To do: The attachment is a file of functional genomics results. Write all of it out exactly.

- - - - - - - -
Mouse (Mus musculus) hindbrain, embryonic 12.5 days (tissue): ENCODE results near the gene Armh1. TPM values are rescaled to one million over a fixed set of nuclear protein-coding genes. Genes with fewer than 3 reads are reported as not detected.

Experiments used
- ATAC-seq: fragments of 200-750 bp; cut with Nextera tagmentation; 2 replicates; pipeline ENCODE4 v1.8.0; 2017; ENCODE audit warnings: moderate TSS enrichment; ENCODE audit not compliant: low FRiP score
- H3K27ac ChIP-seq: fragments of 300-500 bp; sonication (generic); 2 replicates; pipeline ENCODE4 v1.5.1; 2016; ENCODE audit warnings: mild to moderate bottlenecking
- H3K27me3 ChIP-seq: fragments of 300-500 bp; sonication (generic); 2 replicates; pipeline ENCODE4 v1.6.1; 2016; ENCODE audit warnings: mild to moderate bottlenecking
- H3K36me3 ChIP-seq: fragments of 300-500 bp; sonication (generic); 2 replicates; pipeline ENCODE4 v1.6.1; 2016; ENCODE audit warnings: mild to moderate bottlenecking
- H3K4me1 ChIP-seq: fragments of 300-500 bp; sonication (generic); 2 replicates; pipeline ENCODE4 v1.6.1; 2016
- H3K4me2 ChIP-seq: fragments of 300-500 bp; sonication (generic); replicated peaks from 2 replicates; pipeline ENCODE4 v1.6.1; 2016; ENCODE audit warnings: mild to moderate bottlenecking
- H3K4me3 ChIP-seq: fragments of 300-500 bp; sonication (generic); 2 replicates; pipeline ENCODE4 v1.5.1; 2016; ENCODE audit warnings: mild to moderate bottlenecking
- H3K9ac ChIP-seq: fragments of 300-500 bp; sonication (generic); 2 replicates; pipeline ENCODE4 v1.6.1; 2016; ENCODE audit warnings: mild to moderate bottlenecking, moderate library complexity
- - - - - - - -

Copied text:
Mouse (Mus musculus) hindbrain, embryonic 12.5 days (tissue): ENCODE results near the gene Armh1. TPM values are rescaled to one million over a fixed set of nuclear protein-coding genes. Genes with fewer than 3 reads are reported as not detected.

Experiments used
- ATAC-seq: fragments of 200-750 bp; cut with Nextera tagmentation; 2 replicates; pipeline ENCODE4 v1.8.0; 2017; ENCODE audit warnings: moderate TSS enrichment; ENCODE audit not compliant: low FRiP score
- H3K27ac ChIP-seq: fragments of 300-500 bp; sonication (generic); 2 replicates; pipeline ENCODE4 v1.5.1; 2016; ENCODE audit warnings: mild to moderate bottlenecking
- H3K27me3 ChIP-seq: fragments of 300-500 bp; sonication (generic); 2 replicates; pipeline ENCODE4 v1.6.1; 2016; ENCODE audit warnings: mild to moderate bottlenecking
- H3K36me3 ChIP-seq: fragments of 300-500 bp; sonication (generic); 2 replicates; pipeline ENCODE4 v1.6.1; 2016; ENCODE audit warnings: mild to moderate bottlenecking
- H3K4me1 ChIP-seq: fragments of 300-500 bp; sonication (generic); 2 replicates; pipeline ENCODE4 v1.6.1; 2016
- H3K4me2 ChIP-seq: fragments of 300-500 bp; sonication (generic); replicated peaks from 2 replicates; pipeline ENCODE4 v1.6.1; 2016; ENCODE audit warnings: mild to moderate bottlenecking
- H3K4me3 ChIP-seq: fragments of 300-500 bp; sonication (generic); 2 replicates; pipeline ENCODE4 v1.5.1; 2016; ENCODE audit warnings: mild to moderate bottlenecking
- H3K9ac ChIP-seq: fragments of 300-500 bp; sonication (generic); 2 replicates; pipeline ENCODE4 v1.6.1; 2016; ENCODE audit warnings: mild to moderate bottlenecking, moderate library complexity